An anti-LGBT pastor known for his advocacy against LGBT equality and...
Law professor warns of ‘vague and untested language’ in anti-LGBT amendment
Updated: September 11, 2011 at 3:20 pm
RALEIGH, N.C. — A professor at the University of North Carolina School of Law reached out to state lawmakers via email today, warning them about the potential negative effects of “vague and untested language” included in a new version of an anti-LGBT constitutional amendment up for consideration in the Senate on Monday.
Professor Maxine Eichner made similar warnings about the amendment in a press release issued yesterday by statewide advocacy group Equality North Carolina. She went a step further today, outlining in detail her opinions on the potential, far-reaching effects of the revised amendment language. Her message was sent via email to all 170 members of the North Carolina General Assembly on Sunday afternoon.
“The first sentence of the Amendment, which remains unchanged, does not simply place this state’s current statutory prohibition of same-sex marriage into the North Carolina Constitution,” Eichner wrote. “Instead, it prohibits state recognition or validation of ‘domestic legal unions’ except marriage. In doing this, the proposed Senate bill would introduce into the Constitution a phrase that has never been used in any prior law in North Carolina, never been interpreted by its courts, and never been interpreted by courts in any other state.”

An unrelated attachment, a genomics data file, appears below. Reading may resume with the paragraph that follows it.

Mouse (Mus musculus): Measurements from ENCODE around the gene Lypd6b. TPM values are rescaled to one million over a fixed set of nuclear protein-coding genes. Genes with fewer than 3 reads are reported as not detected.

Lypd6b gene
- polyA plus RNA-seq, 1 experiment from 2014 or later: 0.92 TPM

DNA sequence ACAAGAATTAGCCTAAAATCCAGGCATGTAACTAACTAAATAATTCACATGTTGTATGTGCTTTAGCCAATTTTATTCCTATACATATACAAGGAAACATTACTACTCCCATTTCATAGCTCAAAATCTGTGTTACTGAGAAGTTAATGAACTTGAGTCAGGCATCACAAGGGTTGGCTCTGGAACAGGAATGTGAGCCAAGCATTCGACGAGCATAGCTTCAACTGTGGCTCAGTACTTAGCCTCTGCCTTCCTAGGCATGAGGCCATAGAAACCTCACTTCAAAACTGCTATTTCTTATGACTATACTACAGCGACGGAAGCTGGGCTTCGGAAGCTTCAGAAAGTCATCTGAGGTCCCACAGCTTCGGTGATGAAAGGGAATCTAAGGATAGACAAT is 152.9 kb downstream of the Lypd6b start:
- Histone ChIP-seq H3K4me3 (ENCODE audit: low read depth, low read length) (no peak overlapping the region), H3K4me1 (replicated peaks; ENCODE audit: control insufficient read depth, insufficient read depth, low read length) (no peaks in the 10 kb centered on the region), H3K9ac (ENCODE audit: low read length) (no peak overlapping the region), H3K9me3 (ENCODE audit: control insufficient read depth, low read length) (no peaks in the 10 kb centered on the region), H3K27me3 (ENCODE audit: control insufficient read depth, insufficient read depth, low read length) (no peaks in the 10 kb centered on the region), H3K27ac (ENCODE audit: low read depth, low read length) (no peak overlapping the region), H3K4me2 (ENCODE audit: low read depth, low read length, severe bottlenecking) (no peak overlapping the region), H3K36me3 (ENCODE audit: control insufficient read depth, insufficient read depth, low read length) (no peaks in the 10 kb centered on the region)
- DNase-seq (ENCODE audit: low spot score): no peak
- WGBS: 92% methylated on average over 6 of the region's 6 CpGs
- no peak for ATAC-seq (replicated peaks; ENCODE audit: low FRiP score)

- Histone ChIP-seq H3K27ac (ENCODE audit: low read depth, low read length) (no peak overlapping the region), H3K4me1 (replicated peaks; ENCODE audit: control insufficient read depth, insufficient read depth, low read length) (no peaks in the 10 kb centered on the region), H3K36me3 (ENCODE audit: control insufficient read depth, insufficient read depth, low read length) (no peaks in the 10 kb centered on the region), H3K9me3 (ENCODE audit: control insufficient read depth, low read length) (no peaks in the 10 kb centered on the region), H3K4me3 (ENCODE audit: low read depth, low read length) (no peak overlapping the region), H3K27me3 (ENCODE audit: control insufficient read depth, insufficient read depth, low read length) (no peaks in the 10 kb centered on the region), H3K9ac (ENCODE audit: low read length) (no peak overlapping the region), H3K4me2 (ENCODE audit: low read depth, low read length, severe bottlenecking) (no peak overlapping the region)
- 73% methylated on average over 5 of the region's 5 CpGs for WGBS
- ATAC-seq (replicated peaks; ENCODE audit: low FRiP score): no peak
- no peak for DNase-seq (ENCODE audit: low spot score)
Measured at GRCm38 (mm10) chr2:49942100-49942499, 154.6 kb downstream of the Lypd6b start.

Addressing the revised amendment, leaked to media on Friday evening, Eichner said several vital areas of the law could be impacted.
“The revised language only limits broad readings of the original sentence’s vague and untested language that pertain to private contracts,” she wrote. “It does nothing to preclude the possibility that courts will read that language to invalidate other rights and obligations connected with the relationships of unmarried partners that do not involve contracts.”
Eichner continued, “The Amendment still has the potential to invalidate domestic violence protections for members of unmarried couples, as an Ohio court did with even narrower language in its state’s marriage amendment. The Amendment could still interfere with existing child custody and visitation rights that seek to protect the best interests of children. The revision does not preclude courts from reading that language to invalidate trusts, wills, and end-of-life directives — which are not ‘private contracts’ — in favor of an unmarried partner. Further, the revision would still invalidate domestic partner benefits now offered by several municipalities.”
Read Eichner’s full email to legislators here.
Lawmakers are set to return to Raleigh on Monday. A hearing is set for the revised amendment, HB 61, in the Senate’s Judiciary I committee at 1:30 p.m.
On Monday evening, statewide advocacy group Equality North Carolina will hold hometown vigils across the state. They are also encouraging supporters to join them for a rally opposing the amendment at the legislature’s Halifax Mall at noon on Tuesday, Sept. 13. Country singer Chely Wright, a lesbian, will headline the event. See our Q Events Calendar for more details on the statewide vigils and Raleigh rally.
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About the author: Matt Comer is the editor of QNotes, first hired to serve in the role in October 2007. He can be reached via email at firstname.lastname@example.org or via phone at 704-531-9988, ext. 202. Follow him online at facebook.com/matthew.mh.comer or at twitter.com/themattcomer.